The asset management unit of J.P. Morgan & Co. plans to offer mutual funds to retail investors in Japan through a joint venture with Dai-Ichi Kangyo Bank Ltd. of Tokyo.
The banking companies signed an agreement last week to establish and fund a new company. Each would own 50% of the venture.
The alliance, which needs approval from Japanese regulators, would give Morgan its first access to the country's individual investors, said Al Bashawaty, a managing director at J.P. Morgan Investment Management in New York.
Mr. Bashawaty said the joint venture would capitalize on Japan's "Big Bang," a series of deregulatory measures taking effect Dec. 1.
The changes include authorization for foreign companies to market investments directly to retail customers in Japan.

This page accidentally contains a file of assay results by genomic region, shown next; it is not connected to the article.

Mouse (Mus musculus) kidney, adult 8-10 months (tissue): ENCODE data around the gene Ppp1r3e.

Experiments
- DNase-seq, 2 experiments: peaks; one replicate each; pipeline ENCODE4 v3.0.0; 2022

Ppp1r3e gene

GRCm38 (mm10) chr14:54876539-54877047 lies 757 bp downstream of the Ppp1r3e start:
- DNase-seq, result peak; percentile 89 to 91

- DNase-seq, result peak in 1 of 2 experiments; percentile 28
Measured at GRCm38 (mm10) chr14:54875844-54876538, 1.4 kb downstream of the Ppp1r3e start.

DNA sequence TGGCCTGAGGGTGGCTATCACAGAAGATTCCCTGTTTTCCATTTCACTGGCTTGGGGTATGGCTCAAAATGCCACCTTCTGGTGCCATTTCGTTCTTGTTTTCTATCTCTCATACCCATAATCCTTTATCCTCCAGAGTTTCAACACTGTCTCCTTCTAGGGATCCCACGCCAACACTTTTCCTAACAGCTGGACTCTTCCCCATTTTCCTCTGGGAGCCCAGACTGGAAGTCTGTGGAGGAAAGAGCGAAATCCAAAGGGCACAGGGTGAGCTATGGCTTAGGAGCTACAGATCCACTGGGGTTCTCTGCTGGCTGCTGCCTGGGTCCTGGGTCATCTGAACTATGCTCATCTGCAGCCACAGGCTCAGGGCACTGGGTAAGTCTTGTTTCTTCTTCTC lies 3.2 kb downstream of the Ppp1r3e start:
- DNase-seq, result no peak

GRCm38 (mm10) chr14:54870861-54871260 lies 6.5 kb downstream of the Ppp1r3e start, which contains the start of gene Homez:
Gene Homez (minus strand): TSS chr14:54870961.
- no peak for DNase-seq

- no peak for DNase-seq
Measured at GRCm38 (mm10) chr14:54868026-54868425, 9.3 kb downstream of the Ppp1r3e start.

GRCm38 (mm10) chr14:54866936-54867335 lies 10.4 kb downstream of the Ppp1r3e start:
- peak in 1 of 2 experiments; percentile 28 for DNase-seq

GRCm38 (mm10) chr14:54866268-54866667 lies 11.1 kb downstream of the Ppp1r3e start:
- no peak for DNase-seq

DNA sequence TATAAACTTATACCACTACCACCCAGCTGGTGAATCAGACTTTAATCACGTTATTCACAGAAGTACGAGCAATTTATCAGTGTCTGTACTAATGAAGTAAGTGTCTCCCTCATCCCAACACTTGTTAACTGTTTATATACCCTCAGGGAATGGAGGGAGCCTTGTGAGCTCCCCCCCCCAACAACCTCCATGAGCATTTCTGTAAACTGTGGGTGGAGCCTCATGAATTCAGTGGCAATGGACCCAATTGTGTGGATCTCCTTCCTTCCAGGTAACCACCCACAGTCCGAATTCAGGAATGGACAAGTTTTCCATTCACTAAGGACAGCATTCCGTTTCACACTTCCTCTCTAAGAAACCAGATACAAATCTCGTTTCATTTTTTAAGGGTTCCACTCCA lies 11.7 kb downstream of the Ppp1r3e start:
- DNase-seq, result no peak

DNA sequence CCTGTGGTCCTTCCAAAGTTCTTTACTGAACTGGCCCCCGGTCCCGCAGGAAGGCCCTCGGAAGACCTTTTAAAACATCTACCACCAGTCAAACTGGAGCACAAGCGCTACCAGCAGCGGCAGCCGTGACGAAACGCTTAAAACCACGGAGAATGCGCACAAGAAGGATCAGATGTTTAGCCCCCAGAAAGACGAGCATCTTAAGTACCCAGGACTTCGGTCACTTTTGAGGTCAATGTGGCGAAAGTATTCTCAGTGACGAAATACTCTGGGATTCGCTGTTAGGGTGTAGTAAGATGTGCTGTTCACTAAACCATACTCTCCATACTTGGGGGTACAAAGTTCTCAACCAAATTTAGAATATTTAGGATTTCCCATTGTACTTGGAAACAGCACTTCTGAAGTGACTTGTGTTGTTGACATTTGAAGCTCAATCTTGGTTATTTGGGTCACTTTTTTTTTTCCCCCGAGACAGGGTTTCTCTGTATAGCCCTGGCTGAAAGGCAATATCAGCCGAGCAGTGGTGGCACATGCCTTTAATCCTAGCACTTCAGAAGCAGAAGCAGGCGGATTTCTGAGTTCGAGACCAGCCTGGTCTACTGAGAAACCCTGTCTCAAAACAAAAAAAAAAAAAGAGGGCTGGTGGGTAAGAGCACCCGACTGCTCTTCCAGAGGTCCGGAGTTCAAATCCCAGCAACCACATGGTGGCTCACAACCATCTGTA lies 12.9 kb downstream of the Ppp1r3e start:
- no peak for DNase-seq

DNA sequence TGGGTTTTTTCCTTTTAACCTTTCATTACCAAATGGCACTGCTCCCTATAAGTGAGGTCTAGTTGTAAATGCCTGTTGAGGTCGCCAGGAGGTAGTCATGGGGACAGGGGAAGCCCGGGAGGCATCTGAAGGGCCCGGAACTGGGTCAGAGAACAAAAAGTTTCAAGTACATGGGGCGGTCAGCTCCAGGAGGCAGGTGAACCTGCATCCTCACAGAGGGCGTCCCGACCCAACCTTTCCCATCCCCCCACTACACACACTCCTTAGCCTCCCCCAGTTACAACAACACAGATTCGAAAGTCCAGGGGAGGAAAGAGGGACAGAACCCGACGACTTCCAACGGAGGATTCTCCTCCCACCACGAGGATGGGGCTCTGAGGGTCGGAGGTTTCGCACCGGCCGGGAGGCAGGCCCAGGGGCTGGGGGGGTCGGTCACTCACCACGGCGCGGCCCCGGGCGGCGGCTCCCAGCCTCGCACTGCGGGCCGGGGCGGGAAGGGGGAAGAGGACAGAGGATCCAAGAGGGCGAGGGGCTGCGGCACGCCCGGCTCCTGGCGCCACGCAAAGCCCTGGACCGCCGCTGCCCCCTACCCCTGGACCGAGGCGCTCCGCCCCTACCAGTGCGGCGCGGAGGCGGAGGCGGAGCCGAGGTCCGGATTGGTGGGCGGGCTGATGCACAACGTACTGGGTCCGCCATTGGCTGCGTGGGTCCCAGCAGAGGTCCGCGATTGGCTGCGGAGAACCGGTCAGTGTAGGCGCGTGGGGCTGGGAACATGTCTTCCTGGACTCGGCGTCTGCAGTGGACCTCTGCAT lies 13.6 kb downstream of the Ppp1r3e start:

"We've designed this partnership as the fastest way into that market," Mr. Bashawaty said.
Morgan is the latest in a string of U.S. financial companies to team up with Japanese partners. Mellon Bank Corp. and Fidelity Investments announced similar deals over the last twelve months.
Morgan and Dai-Ichi Kangyo plan to team up even before their joint venture is up and running, Mr. Bashawaty said. Starting in December, they will sell cobranded investment products through 340 Dai-Ichi Kangyo branches and telephone centers. The new company would be formed soon after that, he said.
Morgan, which manages $300 billion worldwide, is not new to Japanese asset management. It has serviced Japanese pension funds and government assets since 1985.
And it manages $12 billion of institutional assets in Japan, a business it established in 1995.